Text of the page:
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I created a pretty fancy winforms app for my company. We had a graphic designer create the GUI, which was a pain to implement, all graphical buttons, lots of layered backgrounds and logos, animations, etc.

But now my company wants to resell it under different brands. But since I mostly coded it well, I told my higher ups I could have a totally rebranded version done in under a week. Basically all I would do is change a bunch of settings in an xml settings file, swap out the graphics with a new set, and build.

Problem is if they want 5 or 6 different brands, I'd have 5 different builds to support (I really should be supporting 1, with diff templates)

The problem is its not easy (as far as I know) to swap out the images in a winforms app. I have all the graphical resources in a single folder, but once each file is entered into its respective image list or container in visual studio, the only way to get it to update is to remove it and re-add it, changing the source folder doesnt cause the embedded image to refresh. This would be incredibly tedious for each build, there has got to be an easier way.

Add On:
So after some further investigation, I am leaning torwards some sort of resx file editor. However the ones I have seen so far are more focused on translating strings to various languages, and are either very weak, or can not at all edit binary resources like bitmaps/png's. Though if you open a resx file in an xml viewer (I use notepad 2 with .resx set to use xml sytax highlighting) MS is kind enough to tell you exactly how each type is compiled (mostly variations of base 64)

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    too bad you're doing winforms, this would be cake in WPF.
    – Muad'Dib
    Feb 23, 2009 at 20:49
  • The app was started a little over a year ago, using a lot of code imported from a version we did almost 4 years ago. Unfortunately I dont see us switching to WPF this time around.
    – Neil N
    Feb 23, 2009 at 21:10

5 Answers 5

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+100

I think your goal should be having "brandable" resource files; you're essentially localizing your application, except you just have a few different versions of English.

You can use ResGen.exe and ResourceManager to load an external resources file, so you could use 5 different "resources" files but keep your code base the same.

This post may also help... http://social.msdn.microsoft.com/Forums/en-US/csharpgeneral/thread/b388c700-0e07-452b-a19e-ce02775f78a6/

Edit: BTW, I will second the comment that if you're going through a great deal of effort on this, consider WPF... Most of those "graphical" elements could possibly be done natively especially if it's gradients and stuff, not to mention the easy templating.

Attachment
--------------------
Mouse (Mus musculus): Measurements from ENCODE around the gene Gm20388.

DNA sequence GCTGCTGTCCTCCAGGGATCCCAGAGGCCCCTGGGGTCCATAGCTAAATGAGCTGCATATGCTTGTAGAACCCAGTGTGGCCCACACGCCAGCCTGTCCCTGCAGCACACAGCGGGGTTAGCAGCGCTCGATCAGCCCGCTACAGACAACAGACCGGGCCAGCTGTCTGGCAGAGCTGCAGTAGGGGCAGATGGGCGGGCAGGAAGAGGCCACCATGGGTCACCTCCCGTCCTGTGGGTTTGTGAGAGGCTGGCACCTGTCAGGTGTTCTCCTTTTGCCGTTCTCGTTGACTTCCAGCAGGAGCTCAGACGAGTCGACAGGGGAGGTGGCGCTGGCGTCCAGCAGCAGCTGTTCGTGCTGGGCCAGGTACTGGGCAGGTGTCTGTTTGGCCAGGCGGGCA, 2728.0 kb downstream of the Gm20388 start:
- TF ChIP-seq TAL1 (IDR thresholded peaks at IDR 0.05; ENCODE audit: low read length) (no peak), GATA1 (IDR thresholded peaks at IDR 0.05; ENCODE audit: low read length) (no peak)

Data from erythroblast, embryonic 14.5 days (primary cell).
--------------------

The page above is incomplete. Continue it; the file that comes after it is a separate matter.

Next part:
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  • WPF aside, I'm not sure this is what I'm looking for, wouldnt I still have to add each image individually to the alternate resource file? I'm looking to have the graphics guy modify all the images in a folder, then swap that folder for my current one before building.
    – Neil N
    Feb 23, 2009 at 21:19
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What I would do is just load all the graphics of the disk at start up from a folder and create any imagelists needed as appropriate, instead of doing this in the designer. If you are worried that someone would steal the graphics, then I would create a simple file format (possibly encrypted) for my graphics and a small simple app for you or the designer to use to convert into this format from regular files. Then it's just a question of swapping out this folder between different brands.

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If most of your forms are similar (i.e. same logo, same buttons on the bottom, etc.) you can use visual inheritance on WinForms to define a set of "Base Forms" from which your actual forms inherit.

If you develop a set of "Base Forms" for each of your brands, each set in a separate assembly you can plug-in the needed work to generate a new brand is reduced to generate a new set of Base Forms.

Hope it helps

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It's too late now, but WPF would have been a better choice than WinForms, as it is easier to skin.

However have a look at what DevExpress does for WinForms, as their controls have a skinning system. It is not too hard to swap a DevExpress winform control for a standard winform control.

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I think you should be thinking about creating user controls for the dynamically replaceable areas of the form. At runtime, you could swap out one assembly out for another.

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  • Thats a horrible idea. EVERYTHING is graphical. And I want to keep code in a singel place. Creating new assemblies for each build would make me worse off than I am now.
    – Neil N
    Feb 23, 2009 at 20:46
  • I thought you meant a header image. I'm suggesting you create a separate user control, with images as embedded resources, and then dynamically load the appropriate control at runtime. Each brand would have its own header assembly. If you have images frittered about, this isn't the way to go.
    – rp.
    Mar 2, 2009 at 4:03

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